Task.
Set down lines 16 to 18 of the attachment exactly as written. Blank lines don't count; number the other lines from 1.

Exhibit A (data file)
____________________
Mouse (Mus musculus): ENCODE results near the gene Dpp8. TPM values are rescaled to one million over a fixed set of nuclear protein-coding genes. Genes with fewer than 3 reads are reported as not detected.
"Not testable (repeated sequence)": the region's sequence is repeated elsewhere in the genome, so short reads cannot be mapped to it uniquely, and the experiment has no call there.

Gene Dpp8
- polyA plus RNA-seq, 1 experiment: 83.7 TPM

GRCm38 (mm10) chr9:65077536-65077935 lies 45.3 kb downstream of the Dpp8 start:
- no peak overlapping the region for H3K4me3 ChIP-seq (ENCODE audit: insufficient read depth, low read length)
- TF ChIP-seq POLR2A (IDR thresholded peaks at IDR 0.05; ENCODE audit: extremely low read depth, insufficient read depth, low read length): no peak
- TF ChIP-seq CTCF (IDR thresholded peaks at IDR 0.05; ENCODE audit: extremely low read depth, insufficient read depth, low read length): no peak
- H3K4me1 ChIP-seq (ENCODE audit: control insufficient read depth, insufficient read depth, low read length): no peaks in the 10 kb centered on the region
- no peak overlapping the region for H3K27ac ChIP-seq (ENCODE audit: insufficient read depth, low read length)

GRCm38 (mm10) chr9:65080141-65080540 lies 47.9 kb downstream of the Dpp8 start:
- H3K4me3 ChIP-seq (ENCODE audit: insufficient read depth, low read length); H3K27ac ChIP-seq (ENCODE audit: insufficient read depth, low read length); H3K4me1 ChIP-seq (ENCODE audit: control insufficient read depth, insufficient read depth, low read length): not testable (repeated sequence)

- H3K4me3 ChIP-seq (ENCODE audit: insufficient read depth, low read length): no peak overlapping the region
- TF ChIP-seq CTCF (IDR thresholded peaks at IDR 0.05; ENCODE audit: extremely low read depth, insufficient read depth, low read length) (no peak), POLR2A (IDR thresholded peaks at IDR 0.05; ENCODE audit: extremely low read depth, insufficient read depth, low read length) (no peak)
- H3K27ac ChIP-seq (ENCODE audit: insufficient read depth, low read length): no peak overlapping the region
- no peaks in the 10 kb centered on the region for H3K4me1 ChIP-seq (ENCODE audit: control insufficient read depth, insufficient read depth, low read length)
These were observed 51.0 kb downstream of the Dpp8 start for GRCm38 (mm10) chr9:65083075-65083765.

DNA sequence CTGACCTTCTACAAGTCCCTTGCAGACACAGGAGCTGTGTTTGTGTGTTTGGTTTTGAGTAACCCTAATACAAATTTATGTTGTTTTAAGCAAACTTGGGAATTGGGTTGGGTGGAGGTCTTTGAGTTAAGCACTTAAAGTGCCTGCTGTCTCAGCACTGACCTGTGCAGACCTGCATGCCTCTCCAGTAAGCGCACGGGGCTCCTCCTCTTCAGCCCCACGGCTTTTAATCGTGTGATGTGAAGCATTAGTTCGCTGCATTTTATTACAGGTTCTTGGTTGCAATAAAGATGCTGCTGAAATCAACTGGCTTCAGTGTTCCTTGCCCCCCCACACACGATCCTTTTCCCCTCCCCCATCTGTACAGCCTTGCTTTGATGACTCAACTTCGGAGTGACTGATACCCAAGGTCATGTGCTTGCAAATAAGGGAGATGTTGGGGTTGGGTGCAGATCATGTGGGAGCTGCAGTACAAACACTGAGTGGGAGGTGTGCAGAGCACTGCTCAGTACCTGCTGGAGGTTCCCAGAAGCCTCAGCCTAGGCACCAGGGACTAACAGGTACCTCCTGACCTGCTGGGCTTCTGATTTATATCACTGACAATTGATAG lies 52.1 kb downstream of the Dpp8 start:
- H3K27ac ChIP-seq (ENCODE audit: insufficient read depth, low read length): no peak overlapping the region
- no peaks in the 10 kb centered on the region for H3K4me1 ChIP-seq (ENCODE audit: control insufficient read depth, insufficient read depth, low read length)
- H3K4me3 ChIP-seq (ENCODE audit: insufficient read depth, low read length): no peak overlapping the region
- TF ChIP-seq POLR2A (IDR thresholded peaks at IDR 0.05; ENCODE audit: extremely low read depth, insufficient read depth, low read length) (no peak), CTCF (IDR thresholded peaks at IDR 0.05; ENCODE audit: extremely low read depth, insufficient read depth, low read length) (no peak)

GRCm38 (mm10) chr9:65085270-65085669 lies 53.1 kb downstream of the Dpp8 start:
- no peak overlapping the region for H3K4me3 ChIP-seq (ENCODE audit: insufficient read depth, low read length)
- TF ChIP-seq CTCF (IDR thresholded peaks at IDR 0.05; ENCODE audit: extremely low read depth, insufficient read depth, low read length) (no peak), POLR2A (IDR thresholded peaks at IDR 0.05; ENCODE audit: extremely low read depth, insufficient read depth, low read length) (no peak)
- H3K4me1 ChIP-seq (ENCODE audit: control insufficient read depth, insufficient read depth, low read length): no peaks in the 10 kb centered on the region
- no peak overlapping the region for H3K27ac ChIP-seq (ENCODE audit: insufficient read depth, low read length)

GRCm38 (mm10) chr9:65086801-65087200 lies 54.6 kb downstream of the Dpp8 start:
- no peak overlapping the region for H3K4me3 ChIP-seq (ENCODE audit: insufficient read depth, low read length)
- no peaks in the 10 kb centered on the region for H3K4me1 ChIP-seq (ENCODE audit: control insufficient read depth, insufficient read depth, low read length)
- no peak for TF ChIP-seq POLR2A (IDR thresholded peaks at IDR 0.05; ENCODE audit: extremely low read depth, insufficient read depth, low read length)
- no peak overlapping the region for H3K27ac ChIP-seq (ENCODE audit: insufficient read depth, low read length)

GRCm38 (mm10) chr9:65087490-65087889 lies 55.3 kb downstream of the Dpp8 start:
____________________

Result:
- no peaks in the 10 kb centered on the region for H3K4me1 ChIP-seq (ENCODE audit: control insufficient read depth, insufficient read depth, low read length)
These were observed 51.0 kb downstream of the Dpp8 start for GRCm38 (mm10) chr9:65083075-65083765.

DNA sequence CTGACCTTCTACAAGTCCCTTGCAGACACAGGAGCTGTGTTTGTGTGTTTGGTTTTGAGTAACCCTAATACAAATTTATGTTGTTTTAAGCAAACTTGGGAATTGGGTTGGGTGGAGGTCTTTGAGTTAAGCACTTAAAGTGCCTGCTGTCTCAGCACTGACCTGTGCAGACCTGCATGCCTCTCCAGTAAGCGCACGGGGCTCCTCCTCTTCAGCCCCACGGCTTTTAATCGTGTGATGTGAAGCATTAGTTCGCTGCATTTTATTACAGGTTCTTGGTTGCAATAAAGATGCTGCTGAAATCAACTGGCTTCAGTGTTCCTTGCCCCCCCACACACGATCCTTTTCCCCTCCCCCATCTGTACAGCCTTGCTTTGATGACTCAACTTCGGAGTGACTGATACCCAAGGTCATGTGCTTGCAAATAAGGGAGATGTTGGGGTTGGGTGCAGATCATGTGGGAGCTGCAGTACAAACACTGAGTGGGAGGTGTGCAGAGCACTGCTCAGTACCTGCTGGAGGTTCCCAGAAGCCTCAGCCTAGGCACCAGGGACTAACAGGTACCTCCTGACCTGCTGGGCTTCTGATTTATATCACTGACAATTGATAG lies 52.1 kb downstream of the Dpp8 start: